The defendant called the store later that morning and ascertained that the store had a battery charger for the same model of camera. The defendant asked if he could bring the battery to the store to make sure it matched the charger. The manager replied that he could and then called the police.

The defendant's girlfriend, Megan Bennett, testified that she went to the camera store and purchased a battery charger for the camera at the defendant's request. A police officer stated that after the store manager called, he went to the camera store where he encountered Bennett.

Bennett told the officer that the digital camera and laptop computer were at the defendant's residence. Several officers then went to the defendant's home. One officer knocked on the door of the residence while other officers watched the sides and back of the house. After no one answered, one of the officers went across the street to the landlord's property to ask who lived in the house. Another officer then saw a man come out of the bedroom window, "hit the ground and crouch[] down and walk[] between the bushes and the house." The officer took the defendant into custody.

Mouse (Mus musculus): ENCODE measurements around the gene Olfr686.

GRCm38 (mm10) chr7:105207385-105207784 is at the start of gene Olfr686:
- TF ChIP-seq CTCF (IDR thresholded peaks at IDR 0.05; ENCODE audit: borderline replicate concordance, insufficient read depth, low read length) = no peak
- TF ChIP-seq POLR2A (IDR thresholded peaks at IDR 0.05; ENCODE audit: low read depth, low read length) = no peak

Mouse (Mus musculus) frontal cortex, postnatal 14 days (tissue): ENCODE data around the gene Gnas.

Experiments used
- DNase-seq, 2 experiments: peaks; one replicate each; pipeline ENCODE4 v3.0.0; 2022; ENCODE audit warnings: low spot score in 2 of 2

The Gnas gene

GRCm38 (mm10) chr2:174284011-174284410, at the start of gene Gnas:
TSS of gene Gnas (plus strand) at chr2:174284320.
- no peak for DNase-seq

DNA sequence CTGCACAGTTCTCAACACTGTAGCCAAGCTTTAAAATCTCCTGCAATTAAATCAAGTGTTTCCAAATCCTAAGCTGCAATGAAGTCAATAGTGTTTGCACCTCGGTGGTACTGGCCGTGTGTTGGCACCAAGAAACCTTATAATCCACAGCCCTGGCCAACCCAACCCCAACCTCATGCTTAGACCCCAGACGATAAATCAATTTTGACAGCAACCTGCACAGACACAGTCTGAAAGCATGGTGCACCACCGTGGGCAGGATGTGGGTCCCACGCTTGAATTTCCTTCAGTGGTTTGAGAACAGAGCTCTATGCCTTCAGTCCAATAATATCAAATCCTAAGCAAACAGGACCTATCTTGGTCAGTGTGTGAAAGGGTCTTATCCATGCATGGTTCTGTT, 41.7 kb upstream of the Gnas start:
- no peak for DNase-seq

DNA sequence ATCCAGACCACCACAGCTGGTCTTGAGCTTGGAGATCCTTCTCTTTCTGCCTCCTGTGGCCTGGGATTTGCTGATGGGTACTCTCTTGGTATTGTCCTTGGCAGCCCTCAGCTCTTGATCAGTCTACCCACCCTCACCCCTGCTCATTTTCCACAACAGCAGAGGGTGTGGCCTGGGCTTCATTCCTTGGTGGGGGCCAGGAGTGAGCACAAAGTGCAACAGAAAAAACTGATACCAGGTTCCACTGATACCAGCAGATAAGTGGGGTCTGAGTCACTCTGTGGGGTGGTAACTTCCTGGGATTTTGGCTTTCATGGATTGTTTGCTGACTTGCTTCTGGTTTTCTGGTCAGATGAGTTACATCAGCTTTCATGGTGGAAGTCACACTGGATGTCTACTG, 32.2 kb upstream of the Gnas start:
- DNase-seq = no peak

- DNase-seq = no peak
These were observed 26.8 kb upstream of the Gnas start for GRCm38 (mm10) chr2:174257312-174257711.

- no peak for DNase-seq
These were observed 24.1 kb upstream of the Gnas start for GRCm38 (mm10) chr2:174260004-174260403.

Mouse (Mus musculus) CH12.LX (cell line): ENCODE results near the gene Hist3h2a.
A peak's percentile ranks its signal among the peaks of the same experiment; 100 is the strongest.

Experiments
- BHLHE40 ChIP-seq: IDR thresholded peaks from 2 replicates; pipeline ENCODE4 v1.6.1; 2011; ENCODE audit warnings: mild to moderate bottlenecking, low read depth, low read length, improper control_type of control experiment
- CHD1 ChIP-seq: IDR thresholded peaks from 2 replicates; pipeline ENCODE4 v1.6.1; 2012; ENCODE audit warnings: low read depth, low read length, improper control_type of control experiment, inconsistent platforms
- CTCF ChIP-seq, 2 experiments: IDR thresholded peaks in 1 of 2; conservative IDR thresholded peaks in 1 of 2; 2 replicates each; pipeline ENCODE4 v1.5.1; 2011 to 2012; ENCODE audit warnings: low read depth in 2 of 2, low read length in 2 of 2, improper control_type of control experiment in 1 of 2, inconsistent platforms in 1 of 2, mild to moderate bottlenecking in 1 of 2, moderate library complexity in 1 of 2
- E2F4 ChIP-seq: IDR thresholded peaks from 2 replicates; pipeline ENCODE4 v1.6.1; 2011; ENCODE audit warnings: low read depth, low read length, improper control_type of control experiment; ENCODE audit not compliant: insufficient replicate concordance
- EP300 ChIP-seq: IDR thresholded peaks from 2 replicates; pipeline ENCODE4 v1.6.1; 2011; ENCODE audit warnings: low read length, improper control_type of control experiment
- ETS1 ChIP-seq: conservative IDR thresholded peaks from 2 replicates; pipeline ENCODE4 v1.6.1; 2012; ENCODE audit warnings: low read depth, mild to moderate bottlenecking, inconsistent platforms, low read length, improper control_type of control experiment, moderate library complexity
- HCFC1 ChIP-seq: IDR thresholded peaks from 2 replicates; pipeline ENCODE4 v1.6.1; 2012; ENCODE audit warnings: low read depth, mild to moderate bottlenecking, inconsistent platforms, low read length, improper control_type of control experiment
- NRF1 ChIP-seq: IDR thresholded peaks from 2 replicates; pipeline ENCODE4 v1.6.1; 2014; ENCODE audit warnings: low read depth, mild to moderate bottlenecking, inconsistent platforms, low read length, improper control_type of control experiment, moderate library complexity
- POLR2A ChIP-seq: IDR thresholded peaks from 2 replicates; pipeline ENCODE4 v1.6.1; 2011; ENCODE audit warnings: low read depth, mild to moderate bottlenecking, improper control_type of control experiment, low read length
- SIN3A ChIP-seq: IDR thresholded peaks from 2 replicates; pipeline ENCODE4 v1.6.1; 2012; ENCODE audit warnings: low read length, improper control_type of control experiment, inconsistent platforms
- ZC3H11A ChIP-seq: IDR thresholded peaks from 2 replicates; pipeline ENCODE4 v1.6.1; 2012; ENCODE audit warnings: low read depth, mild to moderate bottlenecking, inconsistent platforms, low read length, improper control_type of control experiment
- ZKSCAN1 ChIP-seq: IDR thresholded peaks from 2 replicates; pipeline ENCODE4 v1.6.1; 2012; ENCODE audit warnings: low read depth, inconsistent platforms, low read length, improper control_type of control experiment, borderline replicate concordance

A police officer advised the defendant of his Miranda rights. He told the defendant that he had spoken to Bennett about a laptop and a camera stolen in a burglary, which the officer believed were in the house. The defendant led him to the room where the items were located.

At the police station, the defendant said that on the evening of August 13, 2000, he had gone to the Pace nightclub. The defendant told the police that after the Pace closed, he went to the home of someone named Mindy. He left Mindy's home at about 4 a.m. on August 14, 2000. As he was leaving, he heard Mark Woolam yell at him. Woolam asked the defendant if he wanted to buy a laptop computer and a digital camera.